There aren’t many things photographers unanimously agree on, but the desire to improve post-processing results and reduce the time required to do it is one. With so much of a photographer’s time spent behind a computer, anything that not only expedites but enhances the experience is welcomed with open arms, and using a Wacom pen tablet is one such thing. For Capture One, using a Wacom Tablet can be a real boon, and here’s how.
Why a Wacom Tablet
The purpose and utility of a pen tablet is an obvious one: it’s an input device that brings to a computer interface the familiarity and natural experience of using a pen and paper, and that allows you to interact with your images in a way nothing else permits and heightens the user experience.
Wacom tablets have had the misfortune of being almost exclusively associated with Photoshop, but they can transform how you post-process in many applications, including Capture One. Unlike Lightroom, Capture One has powerful layers and layer masks, and refined local adjustment tools that all take advantage of today’s pen tablets.
For those of you not yet using Capture One, this is an excellent time to download a full free trial to follow along. And for those current Capture One users, this is by no means an exhaustive list; think of this as a quick start guide where you can copy sample settings and get a glimpse at what’s possible.
Capture One and Wacom Tablet Quick Start
It warrants bringing attention to the fact that natural feeling of using a pen aside, the benefits of speed and a more efficient workflow are achieved through customization of the tablets and pens, and they can be tailored to suit. As you begin to use one, you will naturally find what works best for you and your workflow, but here’s a sample to get you started immediately.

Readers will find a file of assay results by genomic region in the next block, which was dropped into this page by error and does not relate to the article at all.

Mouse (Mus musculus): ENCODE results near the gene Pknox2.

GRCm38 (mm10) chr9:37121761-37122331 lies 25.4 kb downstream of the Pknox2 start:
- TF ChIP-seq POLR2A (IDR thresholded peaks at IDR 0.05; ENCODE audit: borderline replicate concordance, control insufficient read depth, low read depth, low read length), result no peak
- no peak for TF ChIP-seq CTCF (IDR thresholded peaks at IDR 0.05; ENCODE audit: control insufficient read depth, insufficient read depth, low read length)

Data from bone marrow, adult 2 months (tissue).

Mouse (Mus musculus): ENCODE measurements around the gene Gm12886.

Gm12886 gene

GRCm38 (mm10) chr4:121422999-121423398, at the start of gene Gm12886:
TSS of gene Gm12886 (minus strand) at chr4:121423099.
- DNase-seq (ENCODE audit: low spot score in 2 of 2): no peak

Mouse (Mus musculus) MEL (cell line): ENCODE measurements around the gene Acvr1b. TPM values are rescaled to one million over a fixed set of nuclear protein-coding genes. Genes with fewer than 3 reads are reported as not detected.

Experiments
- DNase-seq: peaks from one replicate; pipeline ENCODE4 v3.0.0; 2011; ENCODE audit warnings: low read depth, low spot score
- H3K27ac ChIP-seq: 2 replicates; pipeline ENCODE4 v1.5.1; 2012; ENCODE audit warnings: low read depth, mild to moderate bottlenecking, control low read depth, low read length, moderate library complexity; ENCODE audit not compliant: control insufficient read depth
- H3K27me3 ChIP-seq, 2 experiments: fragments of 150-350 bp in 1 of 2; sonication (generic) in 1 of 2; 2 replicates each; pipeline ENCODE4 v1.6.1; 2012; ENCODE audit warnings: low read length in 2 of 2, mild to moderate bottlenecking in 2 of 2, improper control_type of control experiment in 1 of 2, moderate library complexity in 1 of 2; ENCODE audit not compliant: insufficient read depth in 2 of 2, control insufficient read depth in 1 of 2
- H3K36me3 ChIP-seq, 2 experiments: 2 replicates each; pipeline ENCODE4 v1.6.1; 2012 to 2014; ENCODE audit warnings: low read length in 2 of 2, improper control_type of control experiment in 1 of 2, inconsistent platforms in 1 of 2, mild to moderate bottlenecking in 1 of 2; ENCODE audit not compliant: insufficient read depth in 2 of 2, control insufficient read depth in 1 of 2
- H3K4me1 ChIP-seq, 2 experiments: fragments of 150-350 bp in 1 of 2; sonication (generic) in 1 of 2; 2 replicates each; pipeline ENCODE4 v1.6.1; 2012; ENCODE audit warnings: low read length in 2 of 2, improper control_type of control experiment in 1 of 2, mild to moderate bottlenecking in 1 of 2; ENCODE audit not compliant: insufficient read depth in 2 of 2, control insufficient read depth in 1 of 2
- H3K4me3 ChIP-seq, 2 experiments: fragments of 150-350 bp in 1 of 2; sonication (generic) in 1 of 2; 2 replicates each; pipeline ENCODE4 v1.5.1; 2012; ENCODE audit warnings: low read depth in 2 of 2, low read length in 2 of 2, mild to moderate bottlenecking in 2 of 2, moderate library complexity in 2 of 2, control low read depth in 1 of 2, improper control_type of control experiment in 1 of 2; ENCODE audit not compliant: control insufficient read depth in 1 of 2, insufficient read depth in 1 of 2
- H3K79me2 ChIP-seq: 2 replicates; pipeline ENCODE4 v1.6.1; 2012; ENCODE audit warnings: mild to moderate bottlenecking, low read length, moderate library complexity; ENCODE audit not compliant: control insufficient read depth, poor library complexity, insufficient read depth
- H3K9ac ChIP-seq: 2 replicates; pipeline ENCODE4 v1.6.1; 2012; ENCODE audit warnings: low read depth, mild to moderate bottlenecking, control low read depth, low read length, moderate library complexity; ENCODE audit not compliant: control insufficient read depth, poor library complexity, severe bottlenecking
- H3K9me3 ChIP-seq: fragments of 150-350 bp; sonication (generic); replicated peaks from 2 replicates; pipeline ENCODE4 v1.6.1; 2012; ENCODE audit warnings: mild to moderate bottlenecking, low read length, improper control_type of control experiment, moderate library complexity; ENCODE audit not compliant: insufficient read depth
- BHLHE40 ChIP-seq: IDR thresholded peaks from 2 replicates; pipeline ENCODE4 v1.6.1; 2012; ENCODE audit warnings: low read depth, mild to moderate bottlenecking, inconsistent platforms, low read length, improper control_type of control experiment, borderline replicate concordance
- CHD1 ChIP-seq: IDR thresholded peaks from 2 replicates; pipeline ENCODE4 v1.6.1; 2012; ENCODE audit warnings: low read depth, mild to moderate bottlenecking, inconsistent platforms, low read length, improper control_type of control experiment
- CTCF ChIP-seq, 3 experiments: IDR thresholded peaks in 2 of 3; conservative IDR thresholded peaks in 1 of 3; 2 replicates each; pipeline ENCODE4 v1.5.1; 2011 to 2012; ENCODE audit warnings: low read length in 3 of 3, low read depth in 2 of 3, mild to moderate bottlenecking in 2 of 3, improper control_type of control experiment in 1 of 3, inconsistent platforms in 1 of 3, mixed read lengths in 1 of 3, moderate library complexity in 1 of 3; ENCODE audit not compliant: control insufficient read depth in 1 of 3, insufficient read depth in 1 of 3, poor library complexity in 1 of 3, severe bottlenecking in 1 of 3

What you see above is a look at the precise settings I use for Capture One with my Wacom Intuos Pro Medium.
The Pen buttons are set to have the top button for Undo, and the lower button is effectively like a Right Click. While you can set them as you like, there is a benefit to having the lower button set as described, as holding it down and tapping the pen on the tablet brings up the Brush Settings Dialogue (see below), and I have found it is the fastest way to adjust brush parameters like Size and Hardness. You hold the button, click and drag, then let go, and you’re set.
In fact, these same Pen settings can be kept for Photoshop, and holding the button down and moving the pen on the tablet in Photoshop allows you to adjust the same parameters as in Capture One, just a bit more fluidly.
With these settings alone, you can get some of the best out of the marriage of Capture One and Wacom tablet, and for many, this is as much as they need or want.
While not required, the customization that can be achieved with a Pro tablet like you see here can be beneficial and always nice to have. The real benefits come in the form of the scroll wheel, the programmable hotkeys, and the fact that the tablet can be flipped for either right hand dominant users or lefties.
The Scroll Wheel
On the Intuos Pro, the wheel can be programed to do a myriad of functions from scrolling, cycling layers, zooming, adjusting brush size, and rotating. There's a center button within the wheel, which lets you quickly cycle between four of your designated choices. Within Capture One, it's most commonly used for zooming and changing brush size. Here's how that looks: